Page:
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Why You Should Never Take Good Lighting in the Workplace for Granted

by Amanda Dawson July 17, 2015

Why You Should Never Take Good Lighting in the Workplace for Granted

Running a workplace is a complex process. Aside from managing people, owners and manager should also think about juggling resources and utilities. While some things can be compromised during critical decision making, one of the factors that should not be is lighting.

Proper lighting can:

Improve a person’s productivity: In fact, with proper lighting, productivity increases by as high as 15%. A good light can reduce absenteeism and work fatigue. It prevents nausea, vomiting, and headache. The employee also feels less stressed about work.

Prevent accidents and injuries: One of the reasons why offices and other business-related facilities should have proper lighting is to avoid injuries and accidents that may lead to missed days at work, long-term or permanent disability, and even death. It is the duty of every employer and right of every worker to have good lighting in the work space as mandated by law and as supervised by Occupational Safety and Health Administration (OSHA).

Enhance a person’s mood: Lighting is already considered as major component in office management and brand building. Take, for example, an Italian restaurant that is designed primarily for couples. Lights would probably be more ambient or low as compared to the lighting in an office. The lighting effect can promote intimacy and coziness. Boutiques and other retail shops are now employing lights to highlight some of their most luxurious goods.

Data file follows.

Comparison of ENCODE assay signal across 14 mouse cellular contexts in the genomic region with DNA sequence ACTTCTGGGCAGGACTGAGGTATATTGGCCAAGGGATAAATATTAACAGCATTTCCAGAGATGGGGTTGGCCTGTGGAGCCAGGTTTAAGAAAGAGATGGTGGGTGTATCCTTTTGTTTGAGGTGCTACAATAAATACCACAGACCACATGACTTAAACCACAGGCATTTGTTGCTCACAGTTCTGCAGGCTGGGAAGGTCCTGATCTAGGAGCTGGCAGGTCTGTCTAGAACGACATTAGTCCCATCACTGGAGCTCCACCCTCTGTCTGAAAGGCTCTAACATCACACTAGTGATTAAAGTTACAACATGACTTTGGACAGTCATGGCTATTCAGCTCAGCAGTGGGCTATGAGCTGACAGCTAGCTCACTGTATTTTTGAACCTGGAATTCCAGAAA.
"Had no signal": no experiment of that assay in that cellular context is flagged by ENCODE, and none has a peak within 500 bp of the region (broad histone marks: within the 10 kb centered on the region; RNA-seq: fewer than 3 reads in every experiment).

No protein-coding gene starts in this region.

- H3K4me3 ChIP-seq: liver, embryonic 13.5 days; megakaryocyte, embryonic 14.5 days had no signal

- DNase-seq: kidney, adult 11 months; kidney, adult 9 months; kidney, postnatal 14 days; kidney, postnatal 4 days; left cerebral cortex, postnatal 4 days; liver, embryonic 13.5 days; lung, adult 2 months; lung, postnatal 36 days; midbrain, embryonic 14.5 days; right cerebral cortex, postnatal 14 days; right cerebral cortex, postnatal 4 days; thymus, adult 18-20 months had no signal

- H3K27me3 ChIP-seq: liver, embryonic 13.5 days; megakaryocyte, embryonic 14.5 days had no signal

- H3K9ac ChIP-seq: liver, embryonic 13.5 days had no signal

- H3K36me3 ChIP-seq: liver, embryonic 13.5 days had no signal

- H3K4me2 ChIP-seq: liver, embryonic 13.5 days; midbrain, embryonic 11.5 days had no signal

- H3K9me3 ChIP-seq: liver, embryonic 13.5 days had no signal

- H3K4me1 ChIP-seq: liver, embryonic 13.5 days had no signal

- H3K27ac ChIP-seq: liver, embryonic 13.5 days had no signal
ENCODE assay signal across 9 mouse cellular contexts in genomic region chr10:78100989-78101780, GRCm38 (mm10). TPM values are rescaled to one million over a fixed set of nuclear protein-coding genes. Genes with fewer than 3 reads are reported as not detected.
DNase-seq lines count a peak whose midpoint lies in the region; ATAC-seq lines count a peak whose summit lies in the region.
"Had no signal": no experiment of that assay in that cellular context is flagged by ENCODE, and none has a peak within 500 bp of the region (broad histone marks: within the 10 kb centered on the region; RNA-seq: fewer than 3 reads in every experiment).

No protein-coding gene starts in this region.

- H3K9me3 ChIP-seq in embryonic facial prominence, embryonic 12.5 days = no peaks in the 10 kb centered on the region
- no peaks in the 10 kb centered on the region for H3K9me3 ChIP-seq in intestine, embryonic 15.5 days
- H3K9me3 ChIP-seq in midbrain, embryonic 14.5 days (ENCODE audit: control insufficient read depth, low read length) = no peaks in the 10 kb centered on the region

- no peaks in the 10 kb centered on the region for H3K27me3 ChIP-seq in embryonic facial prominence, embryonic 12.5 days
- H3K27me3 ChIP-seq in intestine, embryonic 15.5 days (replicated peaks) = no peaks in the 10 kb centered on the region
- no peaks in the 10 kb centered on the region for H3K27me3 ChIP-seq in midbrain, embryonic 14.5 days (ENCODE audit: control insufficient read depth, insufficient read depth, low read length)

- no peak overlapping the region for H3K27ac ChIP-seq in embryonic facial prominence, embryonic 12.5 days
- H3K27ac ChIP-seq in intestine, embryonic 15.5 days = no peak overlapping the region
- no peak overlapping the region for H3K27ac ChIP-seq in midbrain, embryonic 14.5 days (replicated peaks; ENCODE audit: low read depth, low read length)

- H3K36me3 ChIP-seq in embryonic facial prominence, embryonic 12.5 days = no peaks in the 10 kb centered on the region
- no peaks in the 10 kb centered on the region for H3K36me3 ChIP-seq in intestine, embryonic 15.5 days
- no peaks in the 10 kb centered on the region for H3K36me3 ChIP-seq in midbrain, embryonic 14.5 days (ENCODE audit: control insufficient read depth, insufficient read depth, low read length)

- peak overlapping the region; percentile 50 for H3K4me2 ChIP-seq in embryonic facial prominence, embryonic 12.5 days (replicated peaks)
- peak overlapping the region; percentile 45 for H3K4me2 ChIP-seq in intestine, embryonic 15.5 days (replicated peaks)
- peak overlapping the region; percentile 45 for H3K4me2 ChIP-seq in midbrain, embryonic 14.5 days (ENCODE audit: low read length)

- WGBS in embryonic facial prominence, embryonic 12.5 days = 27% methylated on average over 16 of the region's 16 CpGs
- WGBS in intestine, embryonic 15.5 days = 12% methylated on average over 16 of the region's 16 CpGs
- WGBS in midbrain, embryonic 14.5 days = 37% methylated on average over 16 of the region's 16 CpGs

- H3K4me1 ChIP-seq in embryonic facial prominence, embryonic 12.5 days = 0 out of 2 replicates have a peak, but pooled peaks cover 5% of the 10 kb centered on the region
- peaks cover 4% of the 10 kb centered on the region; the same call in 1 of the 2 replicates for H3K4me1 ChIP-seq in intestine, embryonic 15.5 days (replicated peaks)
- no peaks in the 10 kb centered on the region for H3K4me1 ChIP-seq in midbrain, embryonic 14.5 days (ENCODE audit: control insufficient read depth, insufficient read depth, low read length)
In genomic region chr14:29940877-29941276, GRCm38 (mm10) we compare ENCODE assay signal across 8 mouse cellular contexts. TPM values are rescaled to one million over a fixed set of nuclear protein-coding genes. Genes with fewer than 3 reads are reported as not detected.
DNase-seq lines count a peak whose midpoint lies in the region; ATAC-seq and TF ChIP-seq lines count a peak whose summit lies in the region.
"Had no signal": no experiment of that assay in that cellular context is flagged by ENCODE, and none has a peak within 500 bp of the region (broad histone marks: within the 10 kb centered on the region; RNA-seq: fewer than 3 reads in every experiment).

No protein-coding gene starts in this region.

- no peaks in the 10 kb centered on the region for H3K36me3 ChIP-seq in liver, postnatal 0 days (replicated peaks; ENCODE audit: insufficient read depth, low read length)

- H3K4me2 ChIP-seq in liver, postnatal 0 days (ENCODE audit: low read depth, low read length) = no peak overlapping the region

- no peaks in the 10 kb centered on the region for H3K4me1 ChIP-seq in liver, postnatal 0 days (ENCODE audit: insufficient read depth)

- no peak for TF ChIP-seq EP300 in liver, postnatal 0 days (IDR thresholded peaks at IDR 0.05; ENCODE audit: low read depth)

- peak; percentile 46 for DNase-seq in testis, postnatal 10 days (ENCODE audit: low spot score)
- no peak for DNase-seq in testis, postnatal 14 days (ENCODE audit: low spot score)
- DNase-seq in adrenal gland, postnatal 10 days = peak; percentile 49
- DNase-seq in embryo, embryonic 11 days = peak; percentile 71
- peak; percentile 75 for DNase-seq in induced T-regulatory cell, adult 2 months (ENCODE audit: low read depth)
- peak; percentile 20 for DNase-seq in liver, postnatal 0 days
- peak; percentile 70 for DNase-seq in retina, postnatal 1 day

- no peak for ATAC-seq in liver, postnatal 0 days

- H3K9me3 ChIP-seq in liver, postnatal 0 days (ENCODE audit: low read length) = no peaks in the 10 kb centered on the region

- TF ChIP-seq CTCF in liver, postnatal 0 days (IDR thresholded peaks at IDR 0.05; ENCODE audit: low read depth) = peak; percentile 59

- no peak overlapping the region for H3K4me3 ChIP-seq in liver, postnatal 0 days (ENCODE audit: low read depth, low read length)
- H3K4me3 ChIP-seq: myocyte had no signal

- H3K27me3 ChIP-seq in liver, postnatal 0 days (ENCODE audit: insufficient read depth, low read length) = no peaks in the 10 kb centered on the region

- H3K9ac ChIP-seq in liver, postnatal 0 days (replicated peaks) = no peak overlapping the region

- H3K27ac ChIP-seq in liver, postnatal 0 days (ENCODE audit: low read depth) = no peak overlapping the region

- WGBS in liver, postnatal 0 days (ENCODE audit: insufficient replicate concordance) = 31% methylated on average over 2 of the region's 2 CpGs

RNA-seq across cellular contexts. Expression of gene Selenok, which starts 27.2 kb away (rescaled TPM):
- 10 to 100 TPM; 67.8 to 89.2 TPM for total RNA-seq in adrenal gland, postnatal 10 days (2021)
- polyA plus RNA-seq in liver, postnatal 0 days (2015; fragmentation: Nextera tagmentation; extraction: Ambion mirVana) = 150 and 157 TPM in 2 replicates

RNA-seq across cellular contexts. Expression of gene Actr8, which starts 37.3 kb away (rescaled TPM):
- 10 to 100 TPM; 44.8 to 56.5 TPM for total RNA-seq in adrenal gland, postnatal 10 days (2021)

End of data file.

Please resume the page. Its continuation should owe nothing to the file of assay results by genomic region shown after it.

In the winter, at least 6% of the U.S. population develops the winter blues, a type of seasonal depression that usually happens during the colder months. One of the major causes is less hours of sunlight. Meanwhile, in a study conducted by R. Kuller and colleagues, which was released in 2006, a worker’s mood can drop to the lowest levels when the workspace seems darker than usual.

Benefit the health: The body has its own clock called the circadian rhythm. It controls a lot of metabolic functions and activities, as well as when to wake up and fall asleep. This clock, however, is dependent on light. To be more specific, the absence of light, such as at night time, compels the body to produce melatonin, which relaxes the body so it is more prepared to fall asleep.

Bad lighting therefore sends mixed messages into your body clock, disrupting its normal functions. When this happens, an employee may develop sleeping disorders, hormonal imbalances, and even metabolic syndromes.

Compensate for reduced visual acuity: Aging is a process that creates several massive changes in the body. These include the person’s ability to see clearly. The eyes can control the amount of light that go through via the irises, which can contract or expand. As the person ages, though, the flexibility of the irises drops, making it harder to see objects properly. Good lighting can take into account this physiological change and allow older workers to perform their jobs with ease, comfort, and safety.

Proper lighting—one that promotes better health, safety, and comfort for everyone—is more than aesthetics. It’s about enjoying quality of life even in the workplace.
Amanda Dawson
Amanda Dawson


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